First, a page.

Baluchistan. A little like India. Only less delicious.
A quick glance in wikipedia will tell you where it is, but having some of the food from there, just might make you want to never go.
Admittedly, generalizing a region’s cuisine based on a sole visit to a restaurant thousands of miles away from the actual place is wrong. For all I know, the local specialties may well be delightful, a mixture of Indian and Persian influenced cooking, with nuanced spices, tender meats and refreshing exotic ingredients.
The version of Baluchi cooking to be found in this Hamburg restaurant used only one spice. And I am not really sure it even is a spice. Salt. And lots of it. The meat was fish, but remarkably dry as a bone. The only exotic ingredient to be found: a few pomegranate seeds strewn over the iceberg lettuce, (but trying to blend in by hiding under a heavy layer of dilled dressing.) Ok, here is my point: It stunk. This clearly might have been the worst of all possible Number 22s to be found. It was only the appetizer, so I ordered a main course to round off the evening as well and give the kitchen a second try. I will say this much: the chefs working here are at the least, erm, consistent.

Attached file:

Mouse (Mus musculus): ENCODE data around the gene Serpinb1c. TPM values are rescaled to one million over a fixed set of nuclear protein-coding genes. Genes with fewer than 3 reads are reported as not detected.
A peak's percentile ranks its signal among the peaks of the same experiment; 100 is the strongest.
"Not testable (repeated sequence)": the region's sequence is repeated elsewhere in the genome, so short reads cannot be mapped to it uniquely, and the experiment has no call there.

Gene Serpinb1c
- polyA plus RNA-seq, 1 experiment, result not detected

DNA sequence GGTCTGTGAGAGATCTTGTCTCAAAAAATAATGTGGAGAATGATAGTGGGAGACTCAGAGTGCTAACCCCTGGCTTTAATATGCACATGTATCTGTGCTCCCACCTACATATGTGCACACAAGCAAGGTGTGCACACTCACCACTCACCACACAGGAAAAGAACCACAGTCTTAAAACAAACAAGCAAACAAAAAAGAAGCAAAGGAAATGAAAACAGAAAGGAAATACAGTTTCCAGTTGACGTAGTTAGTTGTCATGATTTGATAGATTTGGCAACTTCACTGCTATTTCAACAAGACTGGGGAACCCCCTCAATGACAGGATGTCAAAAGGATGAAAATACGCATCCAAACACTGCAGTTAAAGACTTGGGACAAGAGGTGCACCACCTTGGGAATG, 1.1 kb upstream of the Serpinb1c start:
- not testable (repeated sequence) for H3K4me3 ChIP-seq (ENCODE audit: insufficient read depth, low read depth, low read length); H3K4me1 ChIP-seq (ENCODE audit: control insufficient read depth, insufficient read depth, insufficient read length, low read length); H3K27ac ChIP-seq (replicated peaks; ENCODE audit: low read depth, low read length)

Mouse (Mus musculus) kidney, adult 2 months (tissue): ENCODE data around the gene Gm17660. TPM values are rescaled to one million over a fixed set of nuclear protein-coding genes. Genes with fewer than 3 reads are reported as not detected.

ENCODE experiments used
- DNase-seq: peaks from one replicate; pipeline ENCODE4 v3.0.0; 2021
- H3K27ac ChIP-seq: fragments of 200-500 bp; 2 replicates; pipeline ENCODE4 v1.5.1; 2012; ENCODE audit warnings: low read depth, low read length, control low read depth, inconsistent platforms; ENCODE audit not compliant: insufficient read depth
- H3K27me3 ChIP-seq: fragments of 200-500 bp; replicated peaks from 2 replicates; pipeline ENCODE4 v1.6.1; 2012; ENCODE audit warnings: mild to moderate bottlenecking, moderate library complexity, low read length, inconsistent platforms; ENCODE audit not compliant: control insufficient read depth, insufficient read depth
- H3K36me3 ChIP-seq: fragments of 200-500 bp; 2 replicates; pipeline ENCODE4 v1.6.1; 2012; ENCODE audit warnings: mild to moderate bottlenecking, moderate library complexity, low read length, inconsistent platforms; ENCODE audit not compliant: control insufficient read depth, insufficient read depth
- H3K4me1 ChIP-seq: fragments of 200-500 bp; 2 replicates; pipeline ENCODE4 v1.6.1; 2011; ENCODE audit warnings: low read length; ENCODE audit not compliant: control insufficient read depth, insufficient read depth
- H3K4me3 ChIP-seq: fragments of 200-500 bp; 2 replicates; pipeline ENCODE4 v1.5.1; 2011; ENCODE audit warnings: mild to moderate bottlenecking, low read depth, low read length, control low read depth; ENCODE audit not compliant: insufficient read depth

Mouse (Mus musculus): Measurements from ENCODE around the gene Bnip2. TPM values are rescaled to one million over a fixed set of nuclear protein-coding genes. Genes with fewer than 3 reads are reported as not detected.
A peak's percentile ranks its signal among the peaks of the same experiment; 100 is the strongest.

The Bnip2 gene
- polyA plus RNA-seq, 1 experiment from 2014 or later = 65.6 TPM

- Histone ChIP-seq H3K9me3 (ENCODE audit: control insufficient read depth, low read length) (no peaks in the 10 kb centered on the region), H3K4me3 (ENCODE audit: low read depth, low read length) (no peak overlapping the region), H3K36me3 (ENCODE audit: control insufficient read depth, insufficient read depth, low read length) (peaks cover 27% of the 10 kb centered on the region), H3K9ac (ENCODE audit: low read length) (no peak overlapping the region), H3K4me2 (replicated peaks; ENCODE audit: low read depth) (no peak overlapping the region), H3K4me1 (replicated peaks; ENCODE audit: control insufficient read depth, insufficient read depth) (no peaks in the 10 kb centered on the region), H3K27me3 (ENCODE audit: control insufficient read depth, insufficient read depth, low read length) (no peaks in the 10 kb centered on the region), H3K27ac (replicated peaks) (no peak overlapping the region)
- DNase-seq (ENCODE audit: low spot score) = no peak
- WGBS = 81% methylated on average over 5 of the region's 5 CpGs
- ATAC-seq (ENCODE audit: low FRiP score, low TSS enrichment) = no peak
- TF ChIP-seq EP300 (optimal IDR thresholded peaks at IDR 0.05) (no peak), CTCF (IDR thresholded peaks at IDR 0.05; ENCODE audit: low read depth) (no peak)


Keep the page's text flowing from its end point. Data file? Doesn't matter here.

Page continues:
Tel +4940 41280246
Date eaten March 31, 2009
Price € 4,20
This number 22, “Lahori Machli,” was a fillet of fish, presumably pollock, fried in chick-pea flour and served with a side of two chutneys and a mixed salad. I think Lahori machli translates to “abhorrently mushy,” the deep-fried fish fillet was by no means crispy as the menu proclaimed but soft and fibrous. The concealed fish was dry and bland. The chutneys would have been great on toast, but were just very sweet and a total visit to the chutney shithouse. Terrible. And a mixed salad to go with it is just a lame way of filling up the plate. Guys, you really need to work on this one.